bt S TS 0
N A 1 A
[Entered according to Aot of Congress, in the year 1388, by Jamuxs Firvmsow, in the Office of the Librarian of Congress,
JAMES ELVERSON, z&'
and SPRUCE 8
PHILADELPHIA, JUNE 30, 1888.
TERMS: § ¥
t Washington, D. C.]
00 PER ANNUM,
Caspar Schroeder's Midoight Ride
BY LIEUT. W. R. HAMILTON.
“What’s that? You want to be a sol-
“Yes, mein herr.”
“You are too young; we don't enlist
““ Last June I was seventeen years old.”
“But last June was only four
and have him examined. If he passes, you
may enlist him.””
“Very well, sir,” replied the sergeant.
And so it was that Caspar Schroeder be-
came a soldier., |
He could blow the bugle very well, and
was first sent to the big recruiting rendez-
vous at David’s Island, in Long Island
There he was drilled in the various march-
ings of a soldier, and learned the bugle calls
of the American army, and after two
months’ instruction, he was sent to the cav-
alry depot, at Jefferson Barracks, in St.
A letter from the captain to the command-
er of the depot told all about his history, and
re(}nested to have him assigned to Captain
White’s company, of the Eleventh Cavalry.
He was daily drilled in cavalry manceu-
vres at the depot, and learned to ride his
horse well, but his life was uneventful until
the following June, when one day the orders
came to send a large detachment of recruits
to the forts in the Northwest, to fill up one
or two cavalry regiments that were ordered
to take the field against seve-
months ago. We don’t enlist any
one under twenty-one.”’
““What shall I do?” said the boy,
sadly. ‘I have no father, no mother,
and I know no one in this country. I
can get no work, and you will not
let me be a soldier. I can blow the
bugle. Can you not try me ?”’
“You might go to David’s Island,”
replied the gray-haired recruiting
sergeant, dubiously. “
“IIold_on, sergeant,” said a deep,
manly voice at the door ; and the ser-
weant straightened himself up to
‘“attention ’’ as the captain in charge
entered the room. *Perhaps we can
take this young man. I received a
letter this morning from Captain
White, of the Eleventh Cavalry, ask-
ing me to look out fora bugler.” What
is your name, my lad 2"’
Caspar Schroeder, ITerr Captain,”
answered the applicant.
“And you are seventeen years old ?
Well, you are a stout young fellow
for your age. How long have you
been in this country 2”
“Only about six months. My mo-
ther died in Germany, and my father
brought me here, and then he died,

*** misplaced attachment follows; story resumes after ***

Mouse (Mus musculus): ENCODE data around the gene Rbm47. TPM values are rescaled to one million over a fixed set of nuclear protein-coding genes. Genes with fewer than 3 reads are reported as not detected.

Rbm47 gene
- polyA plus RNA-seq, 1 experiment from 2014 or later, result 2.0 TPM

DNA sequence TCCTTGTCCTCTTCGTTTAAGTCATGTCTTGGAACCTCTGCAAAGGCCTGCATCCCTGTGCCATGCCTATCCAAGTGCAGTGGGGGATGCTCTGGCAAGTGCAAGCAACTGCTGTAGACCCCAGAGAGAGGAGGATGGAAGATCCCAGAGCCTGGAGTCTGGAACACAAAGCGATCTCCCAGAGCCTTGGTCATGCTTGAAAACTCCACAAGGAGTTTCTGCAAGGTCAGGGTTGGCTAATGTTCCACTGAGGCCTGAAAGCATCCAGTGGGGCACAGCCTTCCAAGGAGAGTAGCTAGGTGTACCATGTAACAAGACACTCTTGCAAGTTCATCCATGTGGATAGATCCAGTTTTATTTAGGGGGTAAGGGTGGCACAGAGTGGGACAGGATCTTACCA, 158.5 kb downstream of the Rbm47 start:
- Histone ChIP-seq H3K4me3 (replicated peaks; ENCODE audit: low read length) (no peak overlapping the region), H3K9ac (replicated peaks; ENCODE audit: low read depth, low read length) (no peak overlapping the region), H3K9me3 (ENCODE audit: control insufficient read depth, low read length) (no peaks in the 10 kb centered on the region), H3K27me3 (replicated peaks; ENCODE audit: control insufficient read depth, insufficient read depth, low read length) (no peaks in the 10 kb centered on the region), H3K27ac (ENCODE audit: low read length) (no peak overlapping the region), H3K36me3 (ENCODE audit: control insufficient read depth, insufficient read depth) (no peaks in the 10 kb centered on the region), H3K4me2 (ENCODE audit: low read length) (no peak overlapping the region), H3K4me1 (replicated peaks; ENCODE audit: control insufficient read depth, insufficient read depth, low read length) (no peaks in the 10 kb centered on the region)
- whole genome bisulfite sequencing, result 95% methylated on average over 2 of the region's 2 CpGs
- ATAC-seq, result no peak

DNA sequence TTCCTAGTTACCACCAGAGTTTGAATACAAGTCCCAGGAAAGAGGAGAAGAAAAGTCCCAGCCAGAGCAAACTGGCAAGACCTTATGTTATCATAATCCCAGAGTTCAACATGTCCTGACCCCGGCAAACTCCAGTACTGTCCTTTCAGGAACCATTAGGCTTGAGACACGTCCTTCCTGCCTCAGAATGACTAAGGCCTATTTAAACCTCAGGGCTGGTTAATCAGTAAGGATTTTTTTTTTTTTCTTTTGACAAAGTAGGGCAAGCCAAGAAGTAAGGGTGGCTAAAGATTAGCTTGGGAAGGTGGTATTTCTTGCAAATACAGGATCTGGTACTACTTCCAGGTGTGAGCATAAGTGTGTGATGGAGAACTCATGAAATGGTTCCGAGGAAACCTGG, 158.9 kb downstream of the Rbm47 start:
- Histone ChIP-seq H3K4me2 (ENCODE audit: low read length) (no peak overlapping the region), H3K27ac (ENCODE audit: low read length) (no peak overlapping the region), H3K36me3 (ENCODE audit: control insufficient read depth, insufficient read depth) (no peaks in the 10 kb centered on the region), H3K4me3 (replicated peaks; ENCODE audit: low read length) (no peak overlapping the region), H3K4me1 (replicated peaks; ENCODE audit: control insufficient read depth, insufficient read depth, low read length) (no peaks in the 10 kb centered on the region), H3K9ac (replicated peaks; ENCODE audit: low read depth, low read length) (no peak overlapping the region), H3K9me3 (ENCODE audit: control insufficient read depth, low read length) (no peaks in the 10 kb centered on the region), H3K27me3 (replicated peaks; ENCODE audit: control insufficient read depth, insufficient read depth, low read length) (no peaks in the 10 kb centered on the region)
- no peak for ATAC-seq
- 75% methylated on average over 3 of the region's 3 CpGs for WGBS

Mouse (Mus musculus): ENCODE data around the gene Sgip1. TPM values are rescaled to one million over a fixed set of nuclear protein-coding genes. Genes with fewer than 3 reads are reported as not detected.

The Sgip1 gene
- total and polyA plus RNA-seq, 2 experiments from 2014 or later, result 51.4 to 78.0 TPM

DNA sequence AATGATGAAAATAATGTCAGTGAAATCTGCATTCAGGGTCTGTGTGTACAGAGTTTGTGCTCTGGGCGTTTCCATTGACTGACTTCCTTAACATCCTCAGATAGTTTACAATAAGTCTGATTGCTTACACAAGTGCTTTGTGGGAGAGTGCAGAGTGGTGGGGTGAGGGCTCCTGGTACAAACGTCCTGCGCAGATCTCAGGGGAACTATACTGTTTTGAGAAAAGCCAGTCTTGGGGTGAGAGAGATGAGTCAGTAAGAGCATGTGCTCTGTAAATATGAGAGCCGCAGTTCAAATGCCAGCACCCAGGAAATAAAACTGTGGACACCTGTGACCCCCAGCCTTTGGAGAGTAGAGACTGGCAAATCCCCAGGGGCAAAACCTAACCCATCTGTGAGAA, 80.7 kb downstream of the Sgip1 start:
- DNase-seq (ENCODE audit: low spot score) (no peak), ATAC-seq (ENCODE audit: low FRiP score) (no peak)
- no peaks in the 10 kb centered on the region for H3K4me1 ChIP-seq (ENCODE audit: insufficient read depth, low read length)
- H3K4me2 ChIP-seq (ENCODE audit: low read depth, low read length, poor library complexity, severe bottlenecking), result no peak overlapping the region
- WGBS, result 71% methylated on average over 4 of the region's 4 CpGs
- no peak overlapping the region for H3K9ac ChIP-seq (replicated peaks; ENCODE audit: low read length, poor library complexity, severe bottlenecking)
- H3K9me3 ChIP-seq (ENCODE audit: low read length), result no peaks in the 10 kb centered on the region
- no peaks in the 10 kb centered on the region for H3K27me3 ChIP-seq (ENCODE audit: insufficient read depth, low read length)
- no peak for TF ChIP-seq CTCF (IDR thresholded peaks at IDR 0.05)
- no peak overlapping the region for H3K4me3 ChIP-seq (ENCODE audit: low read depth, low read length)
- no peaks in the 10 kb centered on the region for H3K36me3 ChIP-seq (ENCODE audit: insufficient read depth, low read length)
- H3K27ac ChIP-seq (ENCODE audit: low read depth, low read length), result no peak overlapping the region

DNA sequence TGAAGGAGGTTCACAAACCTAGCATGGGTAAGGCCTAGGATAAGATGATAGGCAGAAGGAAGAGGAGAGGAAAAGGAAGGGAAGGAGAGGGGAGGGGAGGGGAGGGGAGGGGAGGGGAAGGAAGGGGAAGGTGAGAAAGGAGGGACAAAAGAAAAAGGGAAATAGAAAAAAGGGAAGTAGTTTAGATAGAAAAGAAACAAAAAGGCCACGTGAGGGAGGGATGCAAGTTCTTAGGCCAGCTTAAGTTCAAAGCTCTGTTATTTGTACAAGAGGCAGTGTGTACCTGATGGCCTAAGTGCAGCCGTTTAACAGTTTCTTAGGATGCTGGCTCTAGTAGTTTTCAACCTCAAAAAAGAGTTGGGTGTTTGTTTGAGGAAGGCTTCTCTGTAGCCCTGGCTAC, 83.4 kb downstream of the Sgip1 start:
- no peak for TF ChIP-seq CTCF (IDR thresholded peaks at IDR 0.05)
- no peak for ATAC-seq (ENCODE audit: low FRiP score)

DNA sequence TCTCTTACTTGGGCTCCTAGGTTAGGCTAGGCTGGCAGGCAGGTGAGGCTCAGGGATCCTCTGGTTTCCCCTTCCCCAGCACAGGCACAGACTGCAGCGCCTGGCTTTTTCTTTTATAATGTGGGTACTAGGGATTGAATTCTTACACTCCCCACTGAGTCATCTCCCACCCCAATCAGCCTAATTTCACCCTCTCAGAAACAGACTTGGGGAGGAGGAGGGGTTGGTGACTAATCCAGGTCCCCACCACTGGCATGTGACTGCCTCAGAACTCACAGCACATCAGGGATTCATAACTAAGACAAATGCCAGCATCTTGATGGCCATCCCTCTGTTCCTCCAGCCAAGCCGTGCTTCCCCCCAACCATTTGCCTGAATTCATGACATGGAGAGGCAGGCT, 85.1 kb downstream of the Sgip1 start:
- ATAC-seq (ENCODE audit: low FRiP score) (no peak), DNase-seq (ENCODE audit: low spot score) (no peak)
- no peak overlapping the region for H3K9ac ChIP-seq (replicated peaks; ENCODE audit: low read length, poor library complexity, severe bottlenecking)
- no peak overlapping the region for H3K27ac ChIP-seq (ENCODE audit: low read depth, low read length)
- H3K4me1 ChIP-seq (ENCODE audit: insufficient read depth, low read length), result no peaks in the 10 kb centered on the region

1 have no money and no work, and 1
only know how to blow the bugle,
what my father taught me.”
The boy’s honest blue eyes filled
with tears, as the big captain looked
at him kindly.
“Well, well,”” said he, ‘““cheer
up, mylad; I think I can find you
a place. Sergeant, assign him a
bunk and a place at the mess,
and look after him. Come with
And leading the way to his
inner office, he had the boy tell
Ilis father had been a Prussian
soldier, and his service having
expired, he took lis only child,
Caspar, to seek a home’ in the
The mother died in the old
country, and they had no rela-
tives in Ameriea.
At first the father found plen.
ty of work at his trade—carpen-
tering—and earned good wages.
Caspar went to school, and,
thanks to his thorough ground-
work in Germany, he learned
But one fatal day Corporal
Schroeder fell off a roof of a
house and was badly injured.
He lingered for a month and
then died, leaving his boy with-
out a penny after the funeral ex-
penses were paid.
Caspar was large and strong,
with fearless blue eyes, light hair
and the fair, rosy complexion so
characteristic of the Germans,
and he had withal a manly look
in his face that at once prepos-
sessed. one in his faver.
When he had finished his tale,
the captain rang his bell, and
the sergeant came in.
““Take this boy to the surgeon
ral tribes of hostile Indians.
Among the troops that were
to be recruited was Captain
White’s company, so that
three days after Casparfound
himself, with a half-dozen re-
cruits, at Fort Robinson, in
the northwest corner of Ne-
braska, just below the Great Pine Ridge
Agency, or Sioux Indian Reservation.
This was a large military post, but Caspar
had but little time to look around. Great
preparations were geing on, for that very
day orders had come from the department
commander for the three cavalry companies
at the post to take the field at once against
the hostile savages and drive them back to
their reservations; so all was astir, as the
troops were to set out early the next morn-
%aspar was assigned a horse, and was
put at work cleaning up and oiling saddle,
bridle and equipments, and preparing his
Next morning, just as the sun was rising,
the entire cavalry command swung into the
saddle and started on theiy campaign. Some
of them might never come back again, yet
they did not think of that, as, lJaughing mer-
rily, they joked and talked with each other
\\‘ J “THE NEXT MOMENT THE LEADING COMPANY SWEPT IN, THE MEN
. YELLING WITH EXCITEMENT.”
till the command ‘“attention’’ was sounded.
Then for three weeks lasted the march and
hunt after the delusive foe.
The life was hard, but Caspar liked it. His
horse was a good one and he was an excel-
lent rider. Tle liked the open air life, though
he had to rise each morning before daylight,